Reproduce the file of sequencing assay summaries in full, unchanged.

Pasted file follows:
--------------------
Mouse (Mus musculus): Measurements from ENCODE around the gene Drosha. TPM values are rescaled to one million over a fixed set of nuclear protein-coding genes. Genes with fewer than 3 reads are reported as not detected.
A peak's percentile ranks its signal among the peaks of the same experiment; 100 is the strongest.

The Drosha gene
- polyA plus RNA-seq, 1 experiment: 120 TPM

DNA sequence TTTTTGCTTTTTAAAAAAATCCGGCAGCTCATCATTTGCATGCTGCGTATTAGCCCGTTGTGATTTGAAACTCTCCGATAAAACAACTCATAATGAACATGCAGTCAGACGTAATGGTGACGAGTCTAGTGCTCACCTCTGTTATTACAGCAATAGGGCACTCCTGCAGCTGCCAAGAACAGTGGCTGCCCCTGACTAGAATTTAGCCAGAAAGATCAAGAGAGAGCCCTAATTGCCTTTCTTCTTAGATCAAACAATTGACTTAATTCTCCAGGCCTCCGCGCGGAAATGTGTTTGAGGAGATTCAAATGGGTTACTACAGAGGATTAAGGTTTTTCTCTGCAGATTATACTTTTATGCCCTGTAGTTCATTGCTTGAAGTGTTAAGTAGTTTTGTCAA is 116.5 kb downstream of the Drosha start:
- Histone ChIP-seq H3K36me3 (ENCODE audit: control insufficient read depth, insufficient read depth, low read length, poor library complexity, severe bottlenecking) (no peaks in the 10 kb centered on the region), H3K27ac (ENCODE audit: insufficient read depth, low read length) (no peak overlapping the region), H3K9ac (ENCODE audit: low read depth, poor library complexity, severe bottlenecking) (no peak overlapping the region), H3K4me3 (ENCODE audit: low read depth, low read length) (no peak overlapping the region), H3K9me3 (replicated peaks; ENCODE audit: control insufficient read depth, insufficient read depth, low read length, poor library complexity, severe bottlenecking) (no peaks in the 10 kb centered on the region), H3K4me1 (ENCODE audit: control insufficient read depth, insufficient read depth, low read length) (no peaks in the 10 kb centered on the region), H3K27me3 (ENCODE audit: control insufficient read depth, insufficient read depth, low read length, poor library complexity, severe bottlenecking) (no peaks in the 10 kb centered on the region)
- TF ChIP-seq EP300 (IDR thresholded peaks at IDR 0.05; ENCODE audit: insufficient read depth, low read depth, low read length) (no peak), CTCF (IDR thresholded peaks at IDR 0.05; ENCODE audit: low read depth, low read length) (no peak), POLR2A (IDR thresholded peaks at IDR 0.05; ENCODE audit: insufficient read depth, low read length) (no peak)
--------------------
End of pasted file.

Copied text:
Mouse (Mus musculus): Measurements from ENCODE around the gene Drosha. TPM values are rescaled to one million over a fixed set of nuclear protein-coding genes. Genes with fewer than 3 reads are reported as not detected.
A peak's percentile ranks its signal among the peaks of the same experiment; 100 is the strongest.

The Drosha gene
- polyA plus RNA-seq, 1 experiment: 120 TPM

DNA sequence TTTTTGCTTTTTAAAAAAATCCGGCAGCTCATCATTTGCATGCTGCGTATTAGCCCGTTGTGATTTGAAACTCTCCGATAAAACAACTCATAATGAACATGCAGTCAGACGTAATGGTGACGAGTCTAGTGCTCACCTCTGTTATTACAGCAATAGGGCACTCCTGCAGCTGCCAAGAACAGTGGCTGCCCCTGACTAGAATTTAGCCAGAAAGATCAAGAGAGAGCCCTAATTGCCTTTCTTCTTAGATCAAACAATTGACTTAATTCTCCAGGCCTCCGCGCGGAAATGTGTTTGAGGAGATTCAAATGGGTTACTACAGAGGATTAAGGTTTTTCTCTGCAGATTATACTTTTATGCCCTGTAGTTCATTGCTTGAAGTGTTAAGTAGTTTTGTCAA is 116.5 kb downstream of the Drosha start:
- Histone ChIP-seq H3K36me3 (ENCODE audit: control insufficient read depth, insufficient read depth, low read length, poor library complexity, severe bottlenecking) (no peaks in the 10 kb centered on the region), H3K27ac (ENCODE audit: insufficient read depth, low read length) (no peak overlapping the region), H3K9ac (ENCODE audit: low read depth, poor library complexity, severe bottlenecking) (no peak overlapping the region), H3K4me3 (ENCODE audit: low read depth, low read length) (no peak overlapping the region), H3K9me3 (replicated peaks; ENCODE audit: control insufficient read depth, insufficient read depth, low read length, poor library complexity, severe bottlenecking) (no peaks in the 10 kb centered on the region), H3K4me1 (ENCODE audit: control insufficient read depth, insufficient read depth, low read length) (no peaks in the 10 kb centered on the region), H3K27me3 (ENCODE audit: control insufficient read depth, insufficient read depth, low read length, poor library complexity, severe bottlenecking) (no peaks in the 10 kb centered on the region)
- TF ChIP-seq EP300 (IDR thresholded peaks at IDR 0.05; ENCODE audit: insufficient read depth, low read depth, low read length) (no peak), CTCF (IDR thresholded peaks at IDR 0.05; ENCODE audit: low read depth, low read length) (no peak), POLR2A (IDR thresholded peaks at IDR 0.05; ENCODE audit: insufficient read depth, low read length) (no peak)